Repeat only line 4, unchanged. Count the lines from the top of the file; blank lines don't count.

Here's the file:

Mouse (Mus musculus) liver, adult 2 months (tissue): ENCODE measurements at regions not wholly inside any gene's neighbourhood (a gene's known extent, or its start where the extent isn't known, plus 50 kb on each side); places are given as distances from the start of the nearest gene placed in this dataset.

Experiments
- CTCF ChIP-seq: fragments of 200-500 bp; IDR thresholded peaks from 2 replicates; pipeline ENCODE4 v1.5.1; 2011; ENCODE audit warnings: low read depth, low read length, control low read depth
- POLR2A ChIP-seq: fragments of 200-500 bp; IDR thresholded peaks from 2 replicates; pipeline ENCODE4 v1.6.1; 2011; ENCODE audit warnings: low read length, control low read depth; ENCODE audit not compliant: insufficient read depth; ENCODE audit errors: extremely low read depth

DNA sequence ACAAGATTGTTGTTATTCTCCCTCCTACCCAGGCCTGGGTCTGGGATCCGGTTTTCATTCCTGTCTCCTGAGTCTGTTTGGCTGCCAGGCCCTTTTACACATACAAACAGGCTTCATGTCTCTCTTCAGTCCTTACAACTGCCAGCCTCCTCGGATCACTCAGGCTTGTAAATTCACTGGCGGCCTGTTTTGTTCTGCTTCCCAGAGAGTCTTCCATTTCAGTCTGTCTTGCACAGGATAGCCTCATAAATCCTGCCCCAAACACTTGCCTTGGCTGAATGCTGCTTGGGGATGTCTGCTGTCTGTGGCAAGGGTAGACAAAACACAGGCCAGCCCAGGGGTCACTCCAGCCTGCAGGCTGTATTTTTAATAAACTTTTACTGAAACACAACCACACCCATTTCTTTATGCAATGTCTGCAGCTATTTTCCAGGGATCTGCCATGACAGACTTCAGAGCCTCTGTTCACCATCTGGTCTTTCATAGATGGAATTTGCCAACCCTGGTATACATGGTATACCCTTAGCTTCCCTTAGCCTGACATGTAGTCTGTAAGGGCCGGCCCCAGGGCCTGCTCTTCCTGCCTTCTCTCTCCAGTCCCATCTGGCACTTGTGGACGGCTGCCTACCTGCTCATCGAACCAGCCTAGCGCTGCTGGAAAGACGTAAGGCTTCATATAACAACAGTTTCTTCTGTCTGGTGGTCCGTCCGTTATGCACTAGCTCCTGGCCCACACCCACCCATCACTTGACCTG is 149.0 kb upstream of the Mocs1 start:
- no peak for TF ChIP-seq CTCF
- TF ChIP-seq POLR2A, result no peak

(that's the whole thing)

- POLR2A ChIP-seq: fragments of 200-500 bp; IDR thresholded peaks from 2 replicates; pipeline ENCODE4 v1.6.1; 2011; ENCODE audit warnings: low read length, control low read depth; ENCODE audit not compliant: insufficient read depth; ENCODE audit errors: extremely low read depth